Digital Housekeeping and Lenten Discipline

Yesterday evening I tidied up the Resources entry page on our main web site and redid the main contact form. I realised after I had done so that I had fallen into the biggest pit of all for web designers: doing something that is technically a bit challenging and produces a ‘clever’ effect but which actually obscures rather than enhances what one is trying to say. It will be back to the digital drawing board this evening, but in the meantime I think there is  a lesson to be drawn from this, for me at least.

During Lent we can become so focused on what we are doing, the things we’re giving up, the things we’re taking on, that we can lose sight of the object of the exercise. Prayer, fasting and almsgiving are meant to draw us closer to God. They may make us nicer people. They may may make the world a nicer place for everybody to live in; but if they don’t draw us closer to God, aren’t we missing something important?

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Online Retreats

Yesterday we received the first feedback from our Online Retreats. Eleven* people took the trouble to sit down and write a thoughtful, and in some cases quite detailed, response to the whole experience as well as the particular questions raised by doing a retreat on lectio divina. Even in my tired and curmudgeonly state, I was immensely encouraged — by the obvious sincerity, the desire for God, the generous appreciation of what we are trying to do and the evident determination to carry the retreat on into daily life. We were particularly struck by one person’s comment that we had brought the monastery to them: that is exactly what we had hoped to do, to enable people to share in its inner life of prayer and worship.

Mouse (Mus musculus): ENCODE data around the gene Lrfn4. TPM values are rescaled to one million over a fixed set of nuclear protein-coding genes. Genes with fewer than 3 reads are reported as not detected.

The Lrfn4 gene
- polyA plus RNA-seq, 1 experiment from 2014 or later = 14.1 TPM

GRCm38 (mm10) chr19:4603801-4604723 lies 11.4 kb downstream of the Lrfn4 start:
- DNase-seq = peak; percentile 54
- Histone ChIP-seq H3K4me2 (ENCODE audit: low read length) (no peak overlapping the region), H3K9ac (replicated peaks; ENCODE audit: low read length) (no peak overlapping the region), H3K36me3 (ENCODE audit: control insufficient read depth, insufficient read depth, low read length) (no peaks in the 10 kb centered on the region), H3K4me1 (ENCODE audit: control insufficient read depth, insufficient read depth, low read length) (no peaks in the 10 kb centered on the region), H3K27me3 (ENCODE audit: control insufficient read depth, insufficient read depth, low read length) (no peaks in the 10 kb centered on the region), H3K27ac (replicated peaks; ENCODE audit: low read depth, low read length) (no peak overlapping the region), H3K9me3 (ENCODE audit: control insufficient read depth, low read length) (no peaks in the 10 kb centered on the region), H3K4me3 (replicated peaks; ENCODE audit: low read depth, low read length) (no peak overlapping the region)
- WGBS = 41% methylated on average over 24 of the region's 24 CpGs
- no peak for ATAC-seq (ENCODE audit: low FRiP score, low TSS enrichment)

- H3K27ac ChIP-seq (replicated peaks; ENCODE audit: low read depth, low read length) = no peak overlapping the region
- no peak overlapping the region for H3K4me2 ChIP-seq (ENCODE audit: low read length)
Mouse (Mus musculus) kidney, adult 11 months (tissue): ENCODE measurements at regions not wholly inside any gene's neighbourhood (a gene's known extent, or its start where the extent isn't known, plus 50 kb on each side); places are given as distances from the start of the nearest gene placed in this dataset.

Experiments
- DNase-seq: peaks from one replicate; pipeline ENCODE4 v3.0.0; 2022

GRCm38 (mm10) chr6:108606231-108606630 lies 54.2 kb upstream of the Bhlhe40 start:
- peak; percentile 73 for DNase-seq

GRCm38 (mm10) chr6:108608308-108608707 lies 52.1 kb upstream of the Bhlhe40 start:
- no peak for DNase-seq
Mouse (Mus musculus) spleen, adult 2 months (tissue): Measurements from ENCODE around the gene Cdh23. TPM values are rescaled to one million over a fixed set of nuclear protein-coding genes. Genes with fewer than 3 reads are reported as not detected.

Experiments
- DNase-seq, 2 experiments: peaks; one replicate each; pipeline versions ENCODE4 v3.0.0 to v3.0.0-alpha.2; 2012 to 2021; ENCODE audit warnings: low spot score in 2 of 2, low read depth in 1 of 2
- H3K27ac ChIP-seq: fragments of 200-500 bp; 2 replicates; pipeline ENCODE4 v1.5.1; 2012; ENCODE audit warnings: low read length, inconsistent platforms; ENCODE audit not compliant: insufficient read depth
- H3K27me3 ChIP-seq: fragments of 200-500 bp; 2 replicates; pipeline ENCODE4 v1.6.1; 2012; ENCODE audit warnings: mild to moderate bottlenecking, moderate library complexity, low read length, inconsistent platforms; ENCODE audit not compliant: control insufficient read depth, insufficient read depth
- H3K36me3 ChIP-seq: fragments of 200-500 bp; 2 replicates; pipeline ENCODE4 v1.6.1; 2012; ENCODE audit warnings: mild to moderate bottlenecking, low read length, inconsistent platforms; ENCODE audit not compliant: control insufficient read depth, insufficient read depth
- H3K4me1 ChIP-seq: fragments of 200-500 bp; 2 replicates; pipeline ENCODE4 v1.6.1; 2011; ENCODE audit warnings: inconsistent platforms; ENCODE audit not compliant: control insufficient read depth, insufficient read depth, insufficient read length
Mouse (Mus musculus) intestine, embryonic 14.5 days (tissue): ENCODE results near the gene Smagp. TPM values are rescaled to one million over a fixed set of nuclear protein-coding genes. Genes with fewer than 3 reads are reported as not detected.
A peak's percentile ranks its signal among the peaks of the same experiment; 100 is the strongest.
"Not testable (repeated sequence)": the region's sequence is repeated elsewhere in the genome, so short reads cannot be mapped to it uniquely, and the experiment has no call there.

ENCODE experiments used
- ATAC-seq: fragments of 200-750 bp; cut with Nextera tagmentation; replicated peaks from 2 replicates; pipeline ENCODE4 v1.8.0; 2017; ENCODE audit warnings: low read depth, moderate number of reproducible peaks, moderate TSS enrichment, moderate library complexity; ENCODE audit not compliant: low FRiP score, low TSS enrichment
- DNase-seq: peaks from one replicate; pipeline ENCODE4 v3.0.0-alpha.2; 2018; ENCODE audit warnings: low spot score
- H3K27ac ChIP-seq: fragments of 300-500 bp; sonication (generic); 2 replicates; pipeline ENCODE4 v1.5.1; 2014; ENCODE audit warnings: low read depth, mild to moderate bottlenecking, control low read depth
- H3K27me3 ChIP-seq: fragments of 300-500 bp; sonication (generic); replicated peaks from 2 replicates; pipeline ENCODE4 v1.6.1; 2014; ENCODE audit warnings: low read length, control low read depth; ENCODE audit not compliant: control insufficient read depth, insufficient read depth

What we were not prepared for was the fact that many found the title of one set of retreats, Five Minute Focus, bewildering. In our defence I can only say that we did not mean the ‘five minutes’ to be taken literally, although I suppose one could read through some of the retreat material in five minutes. We wanted to convey the idea of focusing on God, of regularly returning to him through the day in short ‘bursts’ or periods of attention. In the context of lectio divina or prayer that makes perfect sense. Perhaps we should have spelled that out. At least everyone who responded acknowledged that they had received ‘value for money’!

Both the dedicated Retreatline (email) and LiveChat have enabled users to ask questions and share reflections in confidence, so it looks as though the Five Minute Focus format is working well. We shall be tweaking things a little in the light of the responses we have received and may make adjustments to the Shared and Companion Retreats before launching them later this year. The one utterly devastating criticism (made by only one person, and in such a gentle, kind way one couldn’t take offence) was that we didn’t seem to have a sense of humour. As I have often been taken to task for having too much humour, I am nonplussed. I blame the dog. Wouldn’t you?

* Eleven people may not sound a huge sample, but the service has only been running a little over a week.

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